There are an infinite number of models, given the correct conditions, that predict any number you like for the population of a species at a given time.

Lyapunov probably got there first:
Image
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Re: The tale of our ecological footprints as best we can convey

#209  Postby tuco » Jun 12, 2019 11:11 am

I am really confused. So we live in a world where there is 7B of us and we have a problem. Well, several problems. From climate change to sustainability and biodiversity and we debate what-if there was 2B. Well, as I said .. what-if there was 2 million, right? That should be ok. Now back to reality where there is 7B. Back on topic, our ecological footprint, our problems at hand with some realistic outlooks. No? No. Ok.
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Re: The tale of our ecological footprints as best we can convey

#210  Postby tuco » Jun 12, 2019 11:14 am

newolder wrote:
tuco wrote:
newolder wrote:
tuco wrote:...

No population prediction model I am aware of predicts 2B.

Make me happy.

You are unaware of the connection between the Mandelbrot set and fractal population dynamics? :ask:
https://fractalfoundation.org/OFC/OFC-6-1.html


I am aware and I posted about it numerous times here. From the tragedy of the commons to the deers on an island or was it koalas?

What are you trying to say? That the Earth can feed only 2B? I do not understand. Please elaborate.

There are an infinite number of models, given the correct conditions, that predict any number you like for the population of a species at a given time.

Lyapunov probably got there first:
Image
Are you happier now?


Not really and why should I be? There are an infinite number of models ... hmm cool story. How does that help with the issues at hand?
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Re: The tale of our ecological footprints as best we can convey

#211  Postby Cito di Pense » Jun 12, 2019 11:17 am

tuco wrote:Back on topic, our ecological footprint...


... we don't expect most people to take it seriously unless the government coerces them. Isn't that the problem you're having, and no one else is?

tuco wrote:How does that help with the issues at hand?


It means that nothing is hunky dory simply because you're obsessing about somebody else's footprint.
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Re: The tale of our ecological footprints as best we can convey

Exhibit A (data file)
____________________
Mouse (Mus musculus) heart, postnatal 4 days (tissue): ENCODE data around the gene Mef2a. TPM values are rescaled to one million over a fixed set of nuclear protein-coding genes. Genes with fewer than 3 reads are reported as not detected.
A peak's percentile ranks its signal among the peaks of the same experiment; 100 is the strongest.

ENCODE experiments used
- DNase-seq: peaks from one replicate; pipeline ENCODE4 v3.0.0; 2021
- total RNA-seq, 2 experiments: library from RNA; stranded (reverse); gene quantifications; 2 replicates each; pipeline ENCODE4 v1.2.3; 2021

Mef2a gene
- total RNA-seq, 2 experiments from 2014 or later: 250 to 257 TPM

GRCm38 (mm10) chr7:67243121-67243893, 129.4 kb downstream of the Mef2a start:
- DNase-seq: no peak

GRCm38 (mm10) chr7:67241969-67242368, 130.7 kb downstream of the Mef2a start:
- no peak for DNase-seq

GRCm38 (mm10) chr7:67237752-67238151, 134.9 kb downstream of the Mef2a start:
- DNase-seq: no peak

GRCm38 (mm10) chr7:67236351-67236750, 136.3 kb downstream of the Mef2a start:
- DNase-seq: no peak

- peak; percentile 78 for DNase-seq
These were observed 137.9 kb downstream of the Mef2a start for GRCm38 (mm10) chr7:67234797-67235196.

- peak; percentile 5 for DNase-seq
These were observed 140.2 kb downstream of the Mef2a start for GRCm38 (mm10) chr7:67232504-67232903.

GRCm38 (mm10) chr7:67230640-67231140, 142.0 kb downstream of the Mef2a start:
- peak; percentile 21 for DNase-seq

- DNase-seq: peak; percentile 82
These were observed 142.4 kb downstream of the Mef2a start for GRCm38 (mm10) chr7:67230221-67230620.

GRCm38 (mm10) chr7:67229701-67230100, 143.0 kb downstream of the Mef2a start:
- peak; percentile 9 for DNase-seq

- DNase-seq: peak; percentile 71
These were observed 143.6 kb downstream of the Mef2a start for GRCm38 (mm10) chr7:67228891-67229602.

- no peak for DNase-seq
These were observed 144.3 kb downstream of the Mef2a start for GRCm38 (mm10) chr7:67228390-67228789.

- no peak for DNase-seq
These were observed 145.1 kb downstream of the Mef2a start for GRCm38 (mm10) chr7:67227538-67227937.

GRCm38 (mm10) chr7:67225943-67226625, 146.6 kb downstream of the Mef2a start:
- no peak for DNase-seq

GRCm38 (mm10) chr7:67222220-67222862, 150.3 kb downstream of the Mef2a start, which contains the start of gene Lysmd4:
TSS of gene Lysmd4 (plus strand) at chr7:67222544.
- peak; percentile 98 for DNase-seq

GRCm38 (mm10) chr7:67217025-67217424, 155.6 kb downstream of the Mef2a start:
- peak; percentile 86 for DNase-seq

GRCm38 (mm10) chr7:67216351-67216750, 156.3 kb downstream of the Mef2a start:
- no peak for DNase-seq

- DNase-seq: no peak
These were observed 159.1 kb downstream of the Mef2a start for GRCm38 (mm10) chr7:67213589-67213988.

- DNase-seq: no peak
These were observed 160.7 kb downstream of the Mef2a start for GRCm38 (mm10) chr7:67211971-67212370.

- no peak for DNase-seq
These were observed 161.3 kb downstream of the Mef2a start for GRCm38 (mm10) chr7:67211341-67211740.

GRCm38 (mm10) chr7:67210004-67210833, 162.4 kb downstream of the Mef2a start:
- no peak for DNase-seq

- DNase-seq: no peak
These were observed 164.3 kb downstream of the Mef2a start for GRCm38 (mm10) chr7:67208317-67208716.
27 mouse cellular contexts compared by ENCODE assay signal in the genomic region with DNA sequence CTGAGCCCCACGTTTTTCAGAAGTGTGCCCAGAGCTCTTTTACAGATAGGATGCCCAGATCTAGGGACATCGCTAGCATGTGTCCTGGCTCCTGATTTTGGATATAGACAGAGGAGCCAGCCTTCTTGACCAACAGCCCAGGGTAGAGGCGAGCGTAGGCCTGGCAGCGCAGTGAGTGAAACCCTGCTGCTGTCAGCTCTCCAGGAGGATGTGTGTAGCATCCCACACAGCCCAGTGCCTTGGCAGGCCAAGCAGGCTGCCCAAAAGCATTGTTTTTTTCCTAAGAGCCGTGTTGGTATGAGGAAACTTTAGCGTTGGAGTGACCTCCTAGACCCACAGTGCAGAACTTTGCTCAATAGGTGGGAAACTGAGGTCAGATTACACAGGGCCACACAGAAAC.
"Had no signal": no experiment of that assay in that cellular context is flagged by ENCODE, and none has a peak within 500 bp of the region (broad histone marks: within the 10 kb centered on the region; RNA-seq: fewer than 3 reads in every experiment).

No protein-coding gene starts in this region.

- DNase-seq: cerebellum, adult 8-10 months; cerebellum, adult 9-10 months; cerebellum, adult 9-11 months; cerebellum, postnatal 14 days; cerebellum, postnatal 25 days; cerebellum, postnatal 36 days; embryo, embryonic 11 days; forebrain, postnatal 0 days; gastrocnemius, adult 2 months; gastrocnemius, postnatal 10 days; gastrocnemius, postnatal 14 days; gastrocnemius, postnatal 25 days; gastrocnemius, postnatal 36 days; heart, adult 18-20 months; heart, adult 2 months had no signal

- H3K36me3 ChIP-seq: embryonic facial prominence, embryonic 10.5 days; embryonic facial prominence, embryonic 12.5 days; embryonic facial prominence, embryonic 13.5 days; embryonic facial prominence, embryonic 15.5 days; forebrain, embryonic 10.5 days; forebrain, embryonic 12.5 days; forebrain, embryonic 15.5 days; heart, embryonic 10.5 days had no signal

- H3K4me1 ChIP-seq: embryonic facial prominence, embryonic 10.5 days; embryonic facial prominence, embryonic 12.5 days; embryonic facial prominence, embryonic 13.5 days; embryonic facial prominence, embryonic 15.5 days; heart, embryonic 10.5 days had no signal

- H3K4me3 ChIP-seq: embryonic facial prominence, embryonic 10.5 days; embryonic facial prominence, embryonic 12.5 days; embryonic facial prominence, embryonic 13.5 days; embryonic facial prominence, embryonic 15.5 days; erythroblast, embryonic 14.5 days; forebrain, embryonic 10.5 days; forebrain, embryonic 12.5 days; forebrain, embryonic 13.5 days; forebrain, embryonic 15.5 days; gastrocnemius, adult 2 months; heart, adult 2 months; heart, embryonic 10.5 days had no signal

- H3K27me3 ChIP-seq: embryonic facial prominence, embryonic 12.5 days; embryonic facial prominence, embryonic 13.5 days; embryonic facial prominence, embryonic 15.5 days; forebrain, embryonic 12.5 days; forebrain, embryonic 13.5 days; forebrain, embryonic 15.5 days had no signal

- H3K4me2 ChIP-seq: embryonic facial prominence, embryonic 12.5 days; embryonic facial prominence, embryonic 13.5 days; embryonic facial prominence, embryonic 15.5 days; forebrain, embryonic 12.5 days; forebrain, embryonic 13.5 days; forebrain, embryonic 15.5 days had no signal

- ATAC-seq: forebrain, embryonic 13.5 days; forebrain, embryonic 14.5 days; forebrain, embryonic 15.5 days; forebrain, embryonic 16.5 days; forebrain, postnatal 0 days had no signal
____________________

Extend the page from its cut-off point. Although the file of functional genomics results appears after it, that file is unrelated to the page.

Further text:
#212  Postby newolder » Jun 12, 2019 11:19 am

tuco wrote:
newolder wrote:
tuco wrote:
newolder wrote:
You are unaware of the connection between the Mandelbrot set and fractal population dynamics? :ask:
https://fractalfoundation.org/OFC/OFC-6-1.html


I am aware and I posted about it numerous times here. From the tragedy of the commons to the deers on an island or was it koalas?

What are you trying to say? That the Earth can feed only 2B? I do not understand. Please elaborate.

There are an infinite number of models, given the correct conditions, that predict any number you like for the population of a species at a given time.

Lyapunov probably got there first:
Image
Are you happier now?


Not really and why should I be? There are an infinite number of models ... hmm cool story. How does that help with the issues at hand?

The single "issue at hand" here is that,
No population prediction model I am aware of predicts 2B.

Make me happy.

You are now aware of very many models that predict any number you want to be predicted so, I guess you are happier than before.
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Re: The tale of our ecological footprints as best we can convey

#213  Postby Spearthrower » Jun 12, 2019 11:19 am

tuco wrote:
Predictions to 2200 are so unreliable that nobody even does them.


I mean, except for the dozens... (hundreds?) of scientific papers on population dynamics that do exactly this?


tuco wrote:Well, nobody who has any idea about predictions.


:)

That 'nobody' is back again!


tuco wrote:About 2/7 radically different dimension. What kind of gradual course of correction are you talking about? The claim was that it would be sustainable.